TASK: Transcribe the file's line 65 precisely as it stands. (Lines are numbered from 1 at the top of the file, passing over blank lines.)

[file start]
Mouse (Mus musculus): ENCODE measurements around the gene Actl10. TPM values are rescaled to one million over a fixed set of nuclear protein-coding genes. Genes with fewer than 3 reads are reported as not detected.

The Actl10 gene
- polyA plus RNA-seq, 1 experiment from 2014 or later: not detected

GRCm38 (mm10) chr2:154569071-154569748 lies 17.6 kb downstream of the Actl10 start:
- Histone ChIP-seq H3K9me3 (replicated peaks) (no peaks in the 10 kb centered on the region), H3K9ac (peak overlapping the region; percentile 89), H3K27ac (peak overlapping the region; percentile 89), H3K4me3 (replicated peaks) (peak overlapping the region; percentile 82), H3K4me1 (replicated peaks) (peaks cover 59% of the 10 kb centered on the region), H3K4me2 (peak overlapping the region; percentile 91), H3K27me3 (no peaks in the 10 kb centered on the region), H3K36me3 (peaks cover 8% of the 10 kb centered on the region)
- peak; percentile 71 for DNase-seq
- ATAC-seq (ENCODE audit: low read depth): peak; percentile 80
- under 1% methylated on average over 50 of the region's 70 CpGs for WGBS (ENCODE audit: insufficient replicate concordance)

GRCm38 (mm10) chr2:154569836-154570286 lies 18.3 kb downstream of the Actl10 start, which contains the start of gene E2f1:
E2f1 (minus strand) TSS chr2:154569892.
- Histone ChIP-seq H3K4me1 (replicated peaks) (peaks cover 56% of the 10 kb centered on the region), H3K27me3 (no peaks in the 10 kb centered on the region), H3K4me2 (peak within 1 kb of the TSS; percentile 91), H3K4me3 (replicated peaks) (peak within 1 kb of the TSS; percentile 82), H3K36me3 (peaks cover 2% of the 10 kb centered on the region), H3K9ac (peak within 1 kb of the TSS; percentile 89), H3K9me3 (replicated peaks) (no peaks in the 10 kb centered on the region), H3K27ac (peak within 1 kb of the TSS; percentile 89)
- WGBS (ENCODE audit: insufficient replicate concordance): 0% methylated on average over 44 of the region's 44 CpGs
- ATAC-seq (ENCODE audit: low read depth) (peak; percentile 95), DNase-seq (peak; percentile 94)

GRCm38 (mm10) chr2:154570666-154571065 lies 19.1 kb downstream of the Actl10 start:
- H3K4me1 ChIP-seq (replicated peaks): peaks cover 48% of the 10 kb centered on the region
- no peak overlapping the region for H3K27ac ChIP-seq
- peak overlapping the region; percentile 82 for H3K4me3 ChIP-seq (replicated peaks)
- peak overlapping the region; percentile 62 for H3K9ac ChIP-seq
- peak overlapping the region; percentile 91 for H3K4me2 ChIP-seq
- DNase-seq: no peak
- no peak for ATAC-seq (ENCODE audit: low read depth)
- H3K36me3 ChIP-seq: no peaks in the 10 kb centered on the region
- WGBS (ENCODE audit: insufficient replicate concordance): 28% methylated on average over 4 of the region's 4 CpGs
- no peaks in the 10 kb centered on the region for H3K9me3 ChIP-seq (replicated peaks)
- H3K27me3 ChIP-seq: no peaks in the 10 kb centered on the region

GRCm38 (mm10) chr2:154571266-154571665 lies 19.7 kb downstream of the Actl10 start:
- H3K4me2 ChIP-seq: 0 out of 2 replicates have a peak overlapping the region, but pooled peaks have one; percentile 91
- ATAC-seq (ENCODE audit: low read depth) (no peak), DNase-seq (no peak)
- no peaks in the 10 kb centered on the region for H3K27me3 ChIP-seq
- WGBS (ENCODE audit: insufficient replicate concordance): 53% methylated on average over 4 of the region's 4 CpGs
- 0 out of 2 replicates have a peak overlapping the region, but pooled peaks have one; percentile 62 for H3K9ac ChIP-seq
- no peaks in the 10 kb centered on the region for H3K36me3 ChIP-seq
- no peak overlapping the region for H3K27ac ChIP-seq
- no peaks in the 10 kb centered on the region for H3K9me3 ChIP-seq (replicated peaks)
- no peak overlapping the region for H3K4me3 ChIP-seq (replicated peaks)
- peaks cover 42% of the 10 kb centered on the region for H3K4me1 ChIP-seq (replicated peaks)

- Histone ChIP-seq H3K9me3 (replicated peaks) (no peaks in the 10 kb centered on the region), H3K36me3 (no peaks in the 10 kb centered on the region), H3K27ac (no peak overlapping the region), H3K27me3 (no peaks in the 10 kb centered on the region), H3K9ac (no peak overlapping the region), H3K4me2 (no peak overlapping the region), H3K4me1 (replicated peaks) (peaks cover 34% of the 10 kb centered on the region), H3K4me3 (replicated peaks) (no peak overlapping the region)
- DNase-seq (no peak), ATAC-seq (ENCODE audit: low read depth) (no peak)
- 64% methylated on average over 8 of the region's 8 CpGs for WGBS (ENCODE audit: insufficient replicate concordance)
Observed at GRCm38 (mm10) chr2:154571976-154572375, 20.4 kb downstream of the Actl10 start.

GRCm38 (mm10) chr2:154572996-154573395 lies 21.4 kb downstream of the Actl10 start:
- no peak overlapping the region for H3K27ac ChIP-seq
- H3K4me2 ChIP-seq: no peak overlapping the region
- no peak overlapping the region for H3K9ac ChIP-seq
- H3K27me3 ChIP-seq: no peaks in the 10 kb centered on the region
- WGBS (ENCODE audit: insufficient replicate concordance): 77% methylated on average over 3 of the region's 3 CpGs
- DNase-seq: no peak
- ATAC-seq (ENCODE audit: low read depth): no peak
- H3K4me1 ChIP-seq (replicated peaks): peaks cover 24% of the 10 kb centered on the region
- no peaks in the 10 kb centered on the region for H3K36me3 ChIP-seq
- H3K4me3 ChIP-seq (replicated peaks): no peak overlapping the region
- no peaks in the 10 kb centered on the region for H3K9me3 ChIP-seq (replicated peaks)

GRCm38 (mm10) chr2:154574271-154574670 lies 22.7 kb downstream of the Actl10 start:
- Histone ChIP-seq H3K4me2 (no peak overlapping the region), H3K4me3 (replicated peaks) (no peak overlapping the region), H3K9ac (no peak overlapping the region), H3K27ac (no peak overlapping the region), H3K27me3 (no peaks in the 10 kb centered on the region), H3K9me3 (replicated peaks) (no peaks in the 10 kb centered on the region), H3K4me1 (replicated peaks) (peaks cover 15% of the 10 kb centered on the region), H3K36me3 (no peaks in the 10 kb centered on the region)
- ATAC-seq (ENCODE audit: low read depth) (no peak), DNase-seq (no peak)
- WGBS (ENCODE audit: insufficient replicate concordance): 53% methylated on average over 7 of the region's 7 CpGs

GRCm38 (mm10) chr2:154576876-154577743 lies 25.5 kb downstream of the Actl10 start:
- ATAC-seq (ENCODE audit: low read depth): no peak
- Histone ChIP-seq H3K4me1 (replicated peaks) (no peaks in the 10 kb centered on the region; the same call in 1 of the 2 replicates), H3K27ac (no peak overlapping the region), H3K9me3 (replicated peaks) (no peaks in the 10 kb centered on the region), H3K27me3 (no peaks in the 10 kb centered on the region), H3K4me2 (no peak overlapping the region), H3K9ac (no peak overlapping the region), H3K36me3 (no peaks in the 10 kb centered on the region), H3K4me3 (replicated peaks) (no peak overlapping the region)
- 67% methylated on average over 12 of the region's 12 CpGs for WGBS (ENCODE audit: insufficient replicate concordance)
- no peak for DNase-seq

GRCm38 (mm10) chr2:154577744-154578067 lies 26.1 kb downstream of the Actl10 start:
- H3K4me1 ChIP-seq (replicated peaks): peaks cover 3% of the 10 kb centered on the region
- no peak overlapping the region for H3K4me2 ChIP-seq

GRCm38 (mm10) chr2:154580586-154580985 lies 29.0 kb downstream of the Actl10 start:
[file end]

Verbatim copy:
GRCm38 (mm10) chr2:154580586-154580985 lies 29.0 kb downstream of the Actl10 start: